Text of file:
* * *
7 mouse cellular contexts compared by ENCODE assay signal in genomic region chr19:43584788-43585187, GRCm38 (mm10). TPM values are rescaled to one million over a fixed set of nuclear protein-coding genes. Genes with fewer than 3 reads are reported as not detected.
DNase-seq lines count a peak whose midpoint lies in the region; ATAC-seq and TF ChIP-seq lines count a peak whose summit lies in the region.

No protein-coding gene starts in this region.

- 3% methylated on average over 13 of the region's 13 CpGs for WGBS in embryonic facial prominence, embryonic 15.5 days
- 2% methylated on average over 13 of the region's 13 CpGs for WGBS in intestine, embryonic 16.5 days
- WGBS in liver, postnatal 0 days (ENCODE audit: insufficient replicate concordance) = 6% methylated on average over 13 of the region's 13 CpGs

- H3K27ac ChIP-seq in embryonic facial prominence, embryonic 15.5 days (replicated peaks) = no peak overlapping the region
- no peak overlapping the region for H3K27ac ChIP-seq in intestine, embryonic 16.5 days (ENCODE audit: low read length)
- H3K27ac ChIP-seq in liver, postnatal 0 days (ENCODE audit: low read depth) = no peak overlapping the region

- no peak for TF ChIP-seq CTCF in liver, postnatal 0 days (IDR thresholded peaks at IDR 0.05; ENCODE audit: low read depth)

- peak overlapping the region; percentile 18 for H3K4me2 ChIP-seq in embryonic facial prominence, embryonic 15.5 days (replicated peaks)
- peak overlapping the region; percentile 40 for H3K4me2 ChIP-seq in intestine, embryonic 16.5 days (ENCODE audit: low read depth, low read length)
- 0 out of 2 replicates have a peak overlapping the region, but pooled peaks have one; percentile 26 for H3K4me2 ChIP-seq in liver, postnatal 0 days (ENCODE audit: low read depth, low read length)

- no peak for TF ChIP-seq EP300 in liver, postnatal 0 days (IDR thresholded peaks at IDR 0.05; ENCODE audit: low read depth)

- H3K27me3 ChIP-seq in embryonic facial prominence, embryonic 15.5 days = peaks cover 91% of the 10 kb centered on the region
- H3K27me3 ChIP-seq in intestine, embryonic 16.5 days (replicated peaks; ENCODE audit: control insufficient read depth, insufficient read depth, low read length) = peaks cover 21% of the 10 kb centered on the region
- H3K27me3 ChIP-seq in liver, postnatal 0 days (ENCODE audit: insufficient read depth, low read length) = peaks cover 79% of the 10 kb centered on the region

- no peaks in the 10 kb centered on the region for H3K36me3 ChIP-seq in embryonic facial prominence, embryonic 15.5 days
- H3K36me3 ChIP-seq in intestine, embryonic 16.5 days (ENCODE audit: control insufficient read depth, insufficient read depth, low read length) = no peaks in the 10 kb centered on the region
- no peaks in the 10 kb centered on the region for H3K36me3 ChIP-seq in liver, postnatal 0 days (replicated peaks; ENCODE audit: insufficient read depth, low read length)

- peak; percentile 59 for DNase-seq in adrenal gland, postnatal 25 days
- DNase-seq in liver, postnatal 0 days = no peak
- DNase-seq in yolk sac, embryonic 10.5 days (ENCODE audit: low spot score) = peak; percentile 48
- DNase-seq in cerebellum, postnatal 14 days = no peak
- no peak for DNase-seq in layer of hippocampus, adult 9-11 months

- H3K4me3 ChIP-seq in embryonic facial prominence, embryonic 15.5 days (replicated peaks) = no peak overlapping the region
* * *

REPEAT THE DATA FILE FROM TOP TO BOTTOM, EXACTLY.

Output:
7 mouse cellular contexts compared by ENCODE assay signal in genomic region chr19:43584788-43585187, GRCm38 (mm10). TPM values are rescaled to one million over a fixed set of nuclear protein-coding genes. Genes with fewer than 3 reads are reported as not detected.
DNase-seq lines count a peak whose midpoint lies in the region; ATAC-seq and TF ChIP-seq lines count a peak whose summit lies in the region.

No protein-coding gene starts in this region.

- 3% methylated on average over 13 of the region's 13 CpGs for WGBS in embryonic facial prominence, embryonic 15.5 days
- 2% methylated on average over 13 of the region's 13 CpGs for WGBS in intestine, embryonic 16.5 days
- WGBS in liver, postnatal 0 days (ENCODE audit: insufficient replicate concordance) = 6% methylated on average over 13 of the region's 13 CpGs

- H3K27ac ChIP-seq in embryonic facial prominence, embryonic 15.5 days (replicated peaks) = no peak overlapping the region
- no peak overlapping the region for H3K27ac ChIP-seq in intestine, embryonic 16.5 days (ENCODE audit: low read length)
- H3K27ac ChIP-seq in liver, postnatal 0 days (ENCODE audit: low read depth) = no peak overlapping the region

- no peak for TF ChIP-seq CTCF in liver, postnatal 0 days (IDR thresholded peaks at IDR 0.05; ENCODE audit: low read depth)

- peak overlapping the region; percentile 18 for H3K4me2 ChIP-seq in embryonic facial prominence, embryonic 15.5 days (replicated peaks)
- peak overlapping the region; percentile 40 for H3K4me2 ChIP-seq in intestine, embryonic 16.5 days (ENCODE audit: low read depth, low read length)
- 0 out of 2 replicates have a peak overlapping the region, but pooled peaks have one; percentile 26 for H3K4me2 ChIP-seq in liver, postnatal 0 days (ENCODE audit: low read depth, low read length)

- no peak for TF ChIP-seq EP300 in liver, postnatal 0 days (IDR thresholded peaks at IDR 0.05; ENCODE audit: low read depth)

- H3K27me3 ChIP-seq in embryonic facial prominence, embryonic 15.5 days = peaks cover 91% of the 10 kb centered on the region
- H3K27me3 ChIP-seq in intestine, embryonic 16.5 days (replicated peaks; ENCODE audit: control insufficient read depth, insufficient read depth, low read length) = peaks cover 21% of the 10 kb centered on the region
- H3K27me3 ChIP-seq in liver, postnatal 0 days (ENCODE audit: insufficient read depth, low read length) = peaks cover 79% of the 10 kb centered on the region

- no peaks in the 10 kb centered on the region for H3K36me3 ChIP-seq in embryonic facial prominence, embryonic 15.5 days
- H3K36me3 ChIP-seq in intestine, embryonic 16.5 days (ENCODE audit: control insufficient read depth, insufficient read depth, low read length) = no peaks in the 10 kb centered on the region
- no peaks in the 10 kb centered on the region for H3K36me3 ChIP-seq in liver, postnatal 0 days (replicated peaks; ENCODE audit: insufficient read depth, low read length)

- peak; percentile 59 for DNase-seq in adrenal gland, postnatal 25 days
- DNase-seq in liver, postnatal 0 days = no peak
- DNase-seq in yolk sac, embryonic 10.5 days (ENCODE audit: low spot score) = peak; percentile 48
- DNase-seq in cerebellum, postnatal 14 days = no peak
- no peak for DNase-seq in layer of hippocampus, adult 9-11 months

- H3K4me3 ChIP-seq in embryonic facial prominence, embryonic 15.5 days (replicated peaks) = no peak overlapping the region